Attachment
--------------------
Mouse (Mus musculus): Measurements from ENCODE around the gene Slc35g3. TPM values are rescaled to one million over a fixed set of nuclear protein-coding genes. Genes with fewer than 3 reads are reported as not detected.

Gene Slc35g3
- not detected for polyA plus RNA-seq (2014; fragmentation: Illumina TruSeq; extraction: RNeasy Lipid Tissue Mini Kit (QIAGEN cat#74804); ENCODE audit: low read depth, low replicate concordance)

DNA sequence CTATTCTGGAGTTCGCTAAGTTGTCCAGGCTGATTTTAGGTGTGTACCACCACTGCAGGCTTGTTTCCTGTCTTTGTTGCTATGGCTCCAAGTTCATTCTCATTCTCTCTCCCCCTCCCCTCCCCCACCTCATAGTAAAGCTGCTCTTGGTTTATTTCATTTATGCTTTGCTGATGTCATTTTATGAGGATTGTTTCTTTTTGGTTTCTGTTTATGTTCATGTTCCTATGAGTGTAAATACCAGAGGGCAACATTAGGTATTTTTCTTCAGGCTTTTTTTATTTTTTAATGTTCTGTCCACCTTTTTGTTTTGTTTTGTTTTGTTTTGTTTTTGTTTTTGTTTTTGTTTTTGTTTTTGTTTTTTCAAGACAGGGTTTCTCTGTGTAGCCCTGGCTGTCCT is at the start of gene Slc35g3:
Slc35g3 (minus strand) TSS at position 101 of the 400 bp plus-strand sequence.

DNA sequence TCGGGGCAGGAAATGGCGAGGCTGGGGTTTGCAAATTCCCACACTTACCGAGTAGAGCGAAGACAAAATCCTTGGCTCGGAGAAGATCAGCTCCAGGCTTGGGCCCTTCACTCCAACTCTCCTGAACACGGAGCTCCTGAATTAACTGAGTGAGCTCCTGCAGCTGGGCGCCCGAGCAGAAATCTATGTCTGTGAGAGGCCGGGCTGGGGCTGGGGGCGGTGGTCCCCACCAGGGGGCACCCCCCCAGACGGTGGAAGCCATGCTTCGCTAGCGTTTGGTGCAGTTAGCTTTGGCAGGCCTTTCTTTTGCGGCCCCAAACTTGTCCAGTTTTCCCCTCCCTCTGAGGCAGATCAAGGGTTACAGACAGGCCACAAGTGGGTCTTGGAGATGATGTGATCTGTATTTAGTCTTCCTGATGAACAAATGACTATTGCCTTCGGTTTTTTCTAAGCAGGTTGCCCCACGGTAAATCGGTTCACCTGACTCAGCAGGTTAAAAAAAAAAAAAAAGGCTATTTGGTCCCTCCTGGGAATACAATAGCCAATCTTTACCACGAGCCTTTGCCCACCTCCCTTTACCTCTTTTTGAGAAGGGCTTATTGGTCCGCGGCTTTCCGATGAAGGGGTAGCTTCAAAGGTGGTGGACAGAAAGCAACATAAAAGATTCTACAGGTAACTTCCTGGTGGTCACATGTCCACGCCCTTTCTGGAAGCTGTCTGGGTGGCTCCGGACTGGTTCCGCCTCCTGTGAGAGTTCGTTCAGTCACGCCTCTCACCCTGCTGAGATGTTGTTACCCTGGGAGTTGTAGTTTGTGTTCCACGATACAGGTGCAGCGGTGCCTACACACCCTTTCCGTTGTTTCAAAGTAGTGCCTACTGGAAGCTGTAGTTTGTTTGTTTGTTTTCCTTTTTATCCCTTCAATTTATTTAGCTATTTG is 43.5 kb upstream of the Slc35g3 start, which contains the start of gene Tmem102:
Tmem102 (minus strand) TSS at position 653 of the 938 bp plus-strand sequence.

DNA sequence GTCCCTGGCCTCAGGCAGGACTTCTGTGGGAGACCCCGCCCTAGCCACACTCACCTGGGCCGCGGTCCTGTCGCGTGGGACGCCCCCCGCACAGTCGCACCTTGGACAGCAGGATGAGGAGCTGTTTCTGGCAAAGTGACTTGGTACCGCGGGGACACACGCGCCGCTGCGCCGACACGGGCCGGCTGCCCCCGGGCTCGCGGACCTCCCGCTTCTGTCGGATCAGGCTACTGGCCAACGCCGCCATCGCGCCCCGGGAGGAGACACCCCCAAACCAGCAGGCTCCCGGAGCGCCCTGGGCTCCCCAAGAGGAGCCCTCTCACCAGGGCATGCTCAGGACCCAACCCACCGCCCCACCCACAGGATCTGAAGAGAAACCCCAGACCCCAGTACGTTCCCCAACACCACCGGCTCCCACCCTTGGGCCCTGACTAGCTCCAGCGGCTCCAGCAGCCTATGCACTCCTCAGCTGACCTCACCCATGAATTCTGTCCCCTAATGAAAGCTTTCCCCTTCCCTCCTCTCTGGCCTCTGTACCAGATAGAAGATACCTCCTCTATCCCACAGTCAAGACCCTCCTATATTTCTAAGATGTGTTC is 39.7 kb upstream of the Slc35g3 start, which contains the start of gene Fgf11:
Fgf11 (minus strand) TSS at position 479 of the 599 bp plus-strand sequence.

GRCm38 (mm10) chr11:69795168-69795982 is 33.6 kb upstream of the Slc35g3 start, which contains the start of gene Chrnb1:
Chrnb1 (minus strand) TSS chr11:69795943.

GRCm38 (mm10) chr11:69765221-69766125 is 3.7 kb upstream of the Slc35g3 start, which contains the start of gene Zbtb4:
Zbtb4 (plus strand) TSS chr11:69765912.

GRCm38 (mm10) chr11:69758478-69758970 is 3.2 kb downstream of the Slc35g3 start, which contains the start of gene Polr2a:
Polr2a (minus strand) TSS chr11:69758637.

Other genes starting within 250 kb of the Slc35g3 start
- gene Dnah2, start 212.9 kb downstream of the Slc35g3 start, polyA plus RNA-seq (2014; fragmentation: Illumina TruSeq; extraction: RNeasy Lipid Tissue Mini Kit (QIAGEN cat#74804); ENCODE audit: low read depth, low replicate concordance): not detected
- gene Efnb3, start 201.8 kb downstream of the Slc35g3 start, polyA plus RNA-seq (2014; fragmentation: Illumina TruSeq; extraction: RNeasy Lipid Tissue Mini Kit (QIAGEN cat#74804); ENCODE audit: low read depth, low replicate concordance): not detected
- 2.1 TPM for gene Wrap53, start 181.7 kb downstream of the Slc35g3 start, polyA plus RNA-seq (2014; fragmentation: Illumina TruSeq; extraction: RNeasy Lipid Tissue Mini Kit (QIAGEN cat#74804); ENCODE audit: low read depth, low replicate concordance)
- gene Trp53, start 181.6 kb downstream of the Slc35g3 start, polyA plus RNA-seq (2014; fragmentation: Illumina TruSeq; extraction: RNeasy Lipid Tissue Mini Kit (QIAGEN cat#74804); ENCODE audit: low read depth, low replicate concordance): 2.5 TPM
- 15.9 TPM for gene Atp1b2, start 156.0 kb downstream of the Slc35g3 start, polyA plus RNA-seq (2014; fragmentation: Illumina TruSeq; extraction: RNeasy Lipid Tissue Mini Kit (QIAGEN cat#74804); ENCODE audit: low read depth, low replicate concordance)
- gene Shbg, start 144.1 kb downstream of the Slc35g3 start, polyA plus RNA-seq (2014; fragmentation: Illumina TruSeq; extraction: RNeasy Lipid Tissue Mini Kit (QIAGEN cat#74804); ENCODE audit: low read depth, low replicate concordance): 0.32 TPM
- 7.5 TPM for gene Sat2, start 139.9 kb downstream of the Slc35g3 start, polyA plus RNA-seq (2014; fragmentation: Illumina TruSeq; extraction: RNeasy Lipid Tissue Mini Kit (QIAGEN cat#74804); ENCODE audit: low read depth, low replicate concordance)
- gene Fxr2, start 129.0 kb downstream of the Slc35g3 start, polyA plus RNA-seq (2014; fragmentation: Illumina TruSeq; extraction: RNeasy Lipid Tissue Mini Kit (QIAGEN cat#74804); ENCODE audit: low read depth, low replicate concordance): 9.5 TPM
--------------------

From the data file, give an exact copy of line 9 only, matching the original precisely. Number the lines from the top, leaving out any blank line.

Fgf11 (minus strand) TSS at position 479 of the 599 bp plus-strand sequence.